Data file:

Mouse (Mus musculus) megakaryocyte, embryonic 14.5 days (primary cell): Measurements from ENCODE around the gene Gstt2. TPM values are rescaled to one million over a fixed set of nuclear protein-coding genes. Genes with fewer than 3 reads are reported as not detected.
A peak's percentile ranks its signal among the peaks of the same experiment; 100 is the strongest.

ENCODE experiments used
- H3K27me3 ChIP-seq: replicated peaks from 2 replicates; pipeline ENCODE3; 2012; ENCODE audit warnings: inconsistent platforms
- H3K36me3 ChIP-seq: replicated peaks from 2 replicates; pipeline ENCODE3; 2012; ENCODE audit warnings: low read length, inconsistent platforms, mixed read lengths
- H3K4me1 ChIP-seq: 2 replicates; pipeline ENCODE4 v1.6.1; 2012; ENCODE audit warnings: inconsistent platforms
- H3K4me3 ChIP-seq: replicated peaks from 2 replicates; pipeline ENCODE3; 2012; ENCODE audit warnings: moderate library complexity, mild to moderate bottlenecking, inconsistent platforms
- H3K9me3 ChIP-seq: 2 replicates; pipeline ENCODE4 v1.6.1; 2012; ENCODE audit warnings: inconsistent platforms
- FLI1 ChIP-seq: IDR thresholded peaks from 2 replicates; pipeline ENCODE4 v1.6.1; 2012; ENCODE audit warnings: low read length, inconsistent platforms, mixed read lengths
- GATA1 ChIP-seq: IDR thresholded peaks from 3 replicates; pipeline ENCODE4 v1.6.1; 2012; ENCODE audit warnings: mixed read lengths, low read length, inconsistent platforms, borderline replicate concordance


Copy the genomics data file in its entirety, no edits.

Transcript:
Mouse (Mus musculus) megakaryocyte, embryonic 14.5 days (primary cell): Measurements from ENCODE around the gene Gstt2. TPM values are rescaled to one million over a fixed set of nuclear protein-coding genes. Genes with fewer than 3 reads are reported as not detected.
A peak's percentile ranks its signal among the peaks of the same experiment; 100 is the strongest.

ENCODE experiments used
- H3K27me3 ChIP-seq: replicated peaks from 2 replicates; pipeline ENCODE3; 2012; ENCODE audit warnings: inconsistent platforms
- H3K36me3 ChIP-seq: replicated peaks from 2 replicates; pipeline ENCODE3; 2012; ENCODE audit warnings: low read length, inconsistent platforms, mixed read lengths
- H3K4me1 ChIP-seq: 2 replicates; pipeline ENCODE4 v1.6.1; 2012; ENCODE audit warnings: inconsistent platforms
- H3K4me3 ChIP-seq: replicated peaks from 2 replicates; pipeline ENCODE3; 2012; ENCODE audit warnings: moderate library complexity, mild to moderate bottlenecking, inconsistent platforms
- H3K9me3 ChIP-seq: 2 replicates; pipeline ENCODE4 v1.6.1; 2012; ENCODE audit warnings: inconsistent platforms
- FLI1 ChIP-seq: IDR thresholded peaks from 2 replicates; pipeline ENCODE4 v1.6.1; 2012; ENCODE audit warnings: low read length, inconsistent platforms, mixed read lengths
- GATA1 ChIP-seq: IDR thresholded peaks from 3 replicates; pipeline ENCODE4 v1.6.1; 2012; ENCODE audit warnings: mixed read lengths, low read length, inconsistent platforms, borderline replicate concordance